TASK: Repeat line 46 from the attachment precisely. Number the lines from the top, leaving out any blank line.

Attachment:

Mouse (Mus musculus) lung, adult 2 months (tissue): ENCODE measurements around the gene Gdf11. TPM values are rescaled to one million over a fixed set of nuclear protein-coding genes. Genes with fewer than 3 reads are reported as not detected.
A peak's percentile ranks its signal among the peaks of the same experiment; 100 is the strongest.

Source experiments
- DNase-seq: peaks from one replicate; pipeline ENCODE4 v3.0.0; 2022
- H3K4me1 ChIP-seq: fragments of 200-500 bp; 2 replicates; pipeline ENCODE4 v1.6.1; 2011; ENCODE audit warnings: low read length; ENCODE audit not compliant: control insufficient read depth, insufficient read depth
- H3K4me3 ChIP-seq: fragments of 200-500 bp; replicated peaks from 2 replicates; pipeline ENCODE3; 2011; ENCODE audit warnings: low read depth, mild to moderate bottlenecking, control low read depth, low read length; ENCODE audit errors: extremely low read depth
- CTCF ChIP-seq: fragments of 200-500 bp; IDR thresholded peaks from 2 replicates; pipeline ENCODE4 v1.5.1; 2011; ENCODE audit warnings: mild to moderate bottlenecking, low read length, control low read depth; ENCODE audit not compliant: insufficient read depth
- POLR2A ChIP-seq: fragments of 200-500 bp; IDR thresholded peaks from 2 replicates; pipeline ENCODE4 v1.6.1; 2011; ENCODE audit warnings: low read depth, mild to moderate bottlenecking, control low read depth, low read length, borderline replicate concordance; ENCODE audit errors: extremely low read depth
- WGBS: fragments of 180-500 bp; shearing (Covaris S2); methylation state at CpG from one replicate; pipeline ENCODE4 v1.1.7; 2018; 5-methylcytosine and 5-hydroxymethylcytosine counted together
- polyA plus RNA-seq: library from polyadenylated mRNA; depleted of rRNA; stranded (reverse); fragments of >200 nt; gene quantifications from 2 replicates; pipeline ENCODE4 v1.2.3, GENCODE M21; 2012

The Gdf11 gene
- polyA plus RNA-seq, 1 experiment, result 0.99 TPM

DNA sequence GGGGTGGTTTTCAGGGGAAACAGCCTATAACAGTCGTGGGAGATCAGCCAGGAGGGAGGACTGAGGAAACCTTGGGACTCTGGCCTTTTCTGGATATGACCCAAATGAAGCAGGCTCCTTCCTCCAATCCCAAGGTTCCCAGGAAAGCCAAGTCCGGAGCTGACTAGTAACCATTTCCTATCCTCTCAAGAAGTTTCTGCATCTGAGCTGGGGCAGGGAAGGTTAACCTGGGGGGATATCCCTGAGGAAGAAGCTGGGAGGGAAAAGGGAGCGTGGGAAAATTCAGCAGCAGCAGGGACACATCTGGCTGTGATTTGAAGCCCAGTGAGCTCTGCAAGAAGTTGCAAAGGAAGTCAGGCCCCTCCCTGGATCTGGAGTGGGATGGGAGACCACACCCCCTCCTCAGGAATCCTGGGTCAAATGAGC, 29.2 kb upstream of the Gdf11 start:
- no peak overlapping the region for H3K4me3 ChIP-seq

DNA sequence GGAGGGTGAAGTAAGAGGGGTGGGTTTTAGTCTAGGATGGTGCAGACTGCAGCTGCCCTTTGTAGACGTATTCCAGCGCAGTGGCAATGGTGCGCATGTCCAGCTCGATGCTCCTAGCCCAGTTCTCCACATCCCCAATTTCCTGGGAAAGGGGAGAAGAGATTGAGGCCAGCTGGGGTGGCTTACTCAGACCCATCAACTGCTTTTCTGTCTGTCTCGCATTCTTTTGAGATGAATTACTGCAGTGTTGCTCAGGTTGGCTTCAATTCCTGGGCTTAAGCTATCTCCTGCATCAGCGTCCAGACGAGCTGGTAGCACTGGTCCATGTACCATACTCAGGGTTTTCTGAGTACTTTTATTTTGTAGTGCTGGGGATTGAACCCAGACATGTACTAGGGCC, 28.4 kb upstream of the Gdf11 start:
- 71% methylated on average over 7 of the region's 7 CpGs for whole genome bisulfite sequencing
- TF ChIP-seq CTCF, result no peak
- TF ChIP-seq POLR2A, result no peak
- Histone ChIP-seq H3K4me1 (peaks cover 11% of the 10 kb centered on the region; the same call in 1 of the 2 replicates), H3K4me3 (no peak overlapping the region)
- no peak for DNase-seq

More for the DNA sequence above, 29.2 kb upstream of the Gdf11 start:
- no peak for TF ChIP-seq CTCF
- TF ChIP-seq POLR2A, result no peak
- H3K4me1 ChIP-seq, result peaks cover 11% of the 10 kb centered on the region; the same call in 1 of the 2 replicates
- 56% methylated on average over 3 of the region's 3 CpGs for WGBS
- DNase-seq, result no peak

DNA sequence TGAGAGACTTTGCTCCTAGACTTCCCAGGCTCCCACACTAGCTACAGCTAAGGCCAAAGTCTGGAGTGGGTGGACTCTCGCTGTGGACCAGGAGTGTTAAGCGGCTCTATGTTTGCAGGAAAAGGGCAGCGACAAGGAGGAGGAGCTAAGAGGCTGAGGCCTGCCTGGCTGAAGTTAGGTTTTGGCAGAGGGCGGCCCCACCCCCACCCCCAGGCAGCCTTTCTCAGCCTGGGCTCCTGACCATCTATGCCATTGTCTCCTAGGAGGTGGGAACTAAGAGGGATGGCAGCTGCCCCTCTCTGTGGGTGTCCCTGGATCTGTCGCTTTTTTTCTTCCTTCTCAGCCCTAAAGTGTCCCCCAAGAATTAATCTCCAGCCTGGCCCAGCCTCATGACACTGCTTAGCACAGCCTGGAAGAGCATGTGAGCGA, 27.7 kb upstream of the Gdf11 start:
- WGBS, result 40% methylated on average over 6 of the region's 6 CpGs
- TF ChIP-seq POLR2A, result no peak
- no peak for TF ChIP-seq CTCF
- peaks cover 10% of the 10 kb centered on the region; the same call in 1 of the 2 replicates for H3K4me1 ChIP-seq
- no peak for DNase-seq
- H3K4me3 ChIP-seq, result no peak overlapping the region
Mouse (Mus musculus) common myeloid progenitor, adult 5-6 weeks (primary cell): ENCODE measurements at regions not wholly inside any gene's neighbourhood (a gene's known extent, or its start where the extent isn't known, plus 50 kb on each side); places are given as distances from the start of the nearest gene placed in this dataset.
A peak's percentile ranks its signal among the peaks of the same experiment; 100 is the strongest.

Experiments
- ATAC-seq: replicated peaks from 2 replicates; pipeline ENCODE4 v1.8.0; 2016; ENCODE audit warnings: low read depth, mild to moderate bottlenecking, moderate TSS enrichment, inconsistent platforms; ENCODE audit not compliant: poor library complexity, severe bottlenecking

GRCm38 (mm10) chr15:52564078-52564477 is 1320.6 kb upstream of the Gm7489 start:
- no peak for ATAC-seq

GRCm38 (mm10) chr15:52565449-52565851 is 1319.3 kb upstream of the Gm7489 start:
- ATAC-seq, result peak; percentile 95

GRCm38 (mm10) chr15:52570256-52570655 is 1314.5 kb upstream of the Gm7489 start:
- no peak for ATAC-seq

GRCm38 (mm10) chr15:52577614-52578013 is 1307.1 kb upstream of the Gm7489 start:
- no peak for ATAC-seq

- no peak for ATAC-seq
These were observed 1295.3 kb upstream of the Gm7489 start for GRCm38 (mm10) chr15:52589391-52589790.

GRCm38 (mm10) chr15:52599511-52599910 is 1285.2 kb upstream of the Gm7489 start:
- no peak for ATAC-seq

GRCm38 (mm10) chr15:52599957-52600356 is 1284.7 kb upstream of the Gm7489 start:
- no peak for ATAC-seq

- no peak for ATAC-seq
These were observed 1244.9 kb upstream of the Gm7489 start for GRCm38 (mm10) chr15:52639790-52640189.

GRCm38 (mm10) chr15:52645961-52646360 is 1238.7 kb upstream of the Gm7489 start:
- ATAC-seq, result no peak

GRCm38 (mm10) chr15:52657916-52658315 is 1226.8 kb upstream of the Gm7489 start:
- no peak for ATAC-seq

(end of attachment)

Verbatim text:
- no peak for ATAC-seq